Looking Backward

By JIM NICHOLS

Apparently, the man’s car got stuck in reverse gear. When he arrived at the small local auto repair shop in Arkansas, he had backed his car several miles into town and to this shop. Since this was a place I used (the only shop in town brave enough to work on VWs in the early 1970s), I was there to hear this firsthand. Besides wondering where the police had been during that trip, I was struck at the skill of driving using only a rearview mirror and a strained neck looking backward. Modern cars have backup cameras, but even they are not designed for driving backwards.

I had occasion recently to dig through material looking for reprints of scientific articles that I had written or contributed to. This spanned decades of laboratory work and was like driving backward through a portion of my academic life. Appearing were not only data and graphs, but the names of colleagues and coworkers. I was pulled back into specific laboratory rooms with the accompanying sounds, temperatures, and odors. 

That retrospective caused me to remember how I am a different person now compared to then. My interests and abilities have changed; what I deemed as important then has been altered significantly. Yet what I did then became a part of me, and it is impossible and unnecessary to try to forget it. Your life would have different specifics, but I suspect you feel the same way. 

A question I am asking myself is, “As I accumulate memories in my rearview mirror, will that help me or impede me in the future?” This becomes more important as we make a spiritual application. What is the role of my spiritual past as I look to my spiritual future?

Some aid comes from scripture. The preacher pointed out the fascinating contrast of comments in the book of Isaiah. In chapter 43 he tells the people to forget the former things because he (God) is about to do a “new thing”. Three chapters later he tells the same people to remember God’s works in the past. So, which is it?

This is a classic illustration of avoiding “either/or” thinking and substituting “both/and” thinking. God wants us both to remember the past and to anticipate a new future. “Both/and” is often the pattern we see in scripture. It is not always a comforting approach for us because we prefer things to be more definite, but, then again, when have we ever found God to be definite about anything except his love, grace, and care for us?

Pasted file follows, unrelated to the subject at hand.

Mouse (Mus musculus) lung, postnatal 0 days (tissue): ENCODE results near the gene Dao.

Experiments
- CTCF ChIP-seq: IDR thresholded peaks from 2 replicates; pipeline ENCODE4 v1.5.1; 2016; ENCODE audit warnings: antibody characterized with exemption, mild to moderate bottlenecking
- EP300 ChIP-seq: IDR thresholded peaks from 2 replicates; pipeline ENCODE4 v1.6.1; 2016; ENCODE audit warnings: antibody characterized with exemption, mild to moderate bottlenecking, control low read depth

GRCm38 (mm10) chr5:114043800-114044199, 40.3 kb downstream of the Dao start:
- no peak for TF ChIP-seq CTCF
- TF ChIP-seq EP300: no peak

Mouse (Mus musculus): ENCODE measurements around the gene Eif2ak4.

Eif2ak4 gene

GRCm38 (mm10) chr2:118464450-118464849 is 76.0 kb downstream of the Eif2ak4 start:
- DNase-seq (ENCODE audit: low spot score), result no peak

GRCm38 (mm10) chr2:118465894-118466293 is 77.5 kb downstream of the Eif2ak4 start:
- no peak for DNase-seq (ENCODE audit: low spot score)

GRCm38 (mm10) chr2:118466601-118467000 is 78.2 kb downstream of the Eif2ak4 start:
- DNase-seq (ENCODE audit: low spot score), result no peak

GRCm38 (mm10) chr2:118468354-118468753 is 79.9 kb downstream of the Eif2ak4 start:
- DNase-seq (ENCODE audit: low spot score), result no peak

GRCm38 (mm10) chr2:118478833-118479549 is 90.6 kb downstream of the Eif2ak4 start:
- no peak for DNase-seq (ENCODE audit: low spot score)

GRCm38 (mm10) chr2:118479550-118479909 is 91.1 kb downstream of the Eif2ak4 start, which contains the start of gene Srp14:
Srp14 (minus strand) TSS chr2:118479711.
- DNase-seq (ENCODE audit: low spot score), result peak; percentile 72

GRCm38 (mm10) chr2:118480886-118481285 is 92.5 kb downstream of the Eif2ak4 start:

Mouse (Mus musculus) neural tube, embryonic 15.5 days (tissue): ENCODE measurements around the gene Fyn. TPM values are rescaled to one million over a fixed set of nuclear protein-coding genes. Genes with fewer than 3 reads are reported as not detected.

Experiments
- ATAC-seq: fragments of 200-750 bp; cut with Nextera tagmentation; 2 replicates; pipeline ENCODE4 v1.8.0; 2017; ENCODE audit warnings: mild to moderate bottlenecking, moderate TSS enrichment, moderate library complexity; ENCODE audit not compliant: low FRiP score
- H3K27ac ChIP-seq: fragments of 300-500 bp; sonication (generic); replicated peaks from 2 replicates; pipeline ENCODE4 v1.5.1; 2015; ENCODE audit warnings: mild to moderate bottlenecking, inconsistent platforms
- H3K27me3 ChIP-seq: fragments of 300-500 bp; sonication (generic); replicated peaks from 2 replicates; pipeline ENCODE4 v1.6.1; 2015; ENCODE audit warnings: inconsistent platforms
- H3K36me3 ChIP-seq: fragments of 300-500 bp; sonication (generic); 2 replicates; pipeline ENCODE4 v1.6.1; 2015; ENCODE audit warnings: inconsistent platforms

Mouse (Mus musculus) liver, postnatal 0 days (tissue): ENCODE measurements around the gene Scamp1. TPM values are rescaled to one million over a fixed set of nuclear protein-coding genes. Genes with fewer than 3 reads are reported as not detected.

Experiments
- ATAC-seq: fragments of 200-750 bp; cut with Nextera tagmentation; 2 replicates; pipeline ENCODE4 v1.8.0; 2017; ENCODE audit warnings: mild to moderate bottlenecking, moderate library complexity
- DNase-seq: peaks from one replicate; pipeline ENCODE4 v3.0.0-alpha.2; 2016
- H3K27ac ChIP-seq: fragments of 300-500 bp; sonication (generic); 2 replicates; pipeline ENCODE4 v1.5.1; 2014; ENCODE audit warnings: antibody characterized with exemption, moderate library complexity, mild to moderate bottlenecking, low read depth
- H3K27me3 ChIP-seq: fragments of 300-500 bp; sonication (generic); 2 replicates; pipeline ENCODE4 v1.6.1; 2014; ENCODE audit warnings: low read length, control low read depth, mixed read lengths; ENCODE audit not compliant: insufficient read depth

God is not suggesting some sort of spiritual amnesia for us. He wants us to treasure our past experiences and the manifestations of his love. Those experiences, however, have come within a context of circumstances, people, and places and those items are all gone now. The teaching it seems to me is to take our history seriously and with appreciation, but to avoid using it as necessarily predictive of the future. Both scripture and church history are full of unexpected and unpredicted activities by people trying to follow God. They displayed both a dependence on their history and bravery to move on where they felt God was leading them.

The applications here are both communal and individual. For example, church congregations each have local histories that have shaped the group. Those histories were appropriate and healthy for that time, but not necessarily for this time. Perhaps God has a “new thing” on the horizon. 

Individually, you and I face the same situation. God has acted in our lives in the past, but he has not stopped acting today or tomorrow. We treasure our past blessings, trials, and forgiveness; God has used them to craft us to be the people we are today. The challenge is to avoid being stuck in them.

This is a significant challenge for us; we must navigate the future by looking to the past. This will involve selectivity and grace. What are we to do with God and history?

It will probably help if we remember that our car windshield is much larger than the rearview mirror. 

Jim Nichols is a retired Abilene Christian University biology professor and current hospice chaplain

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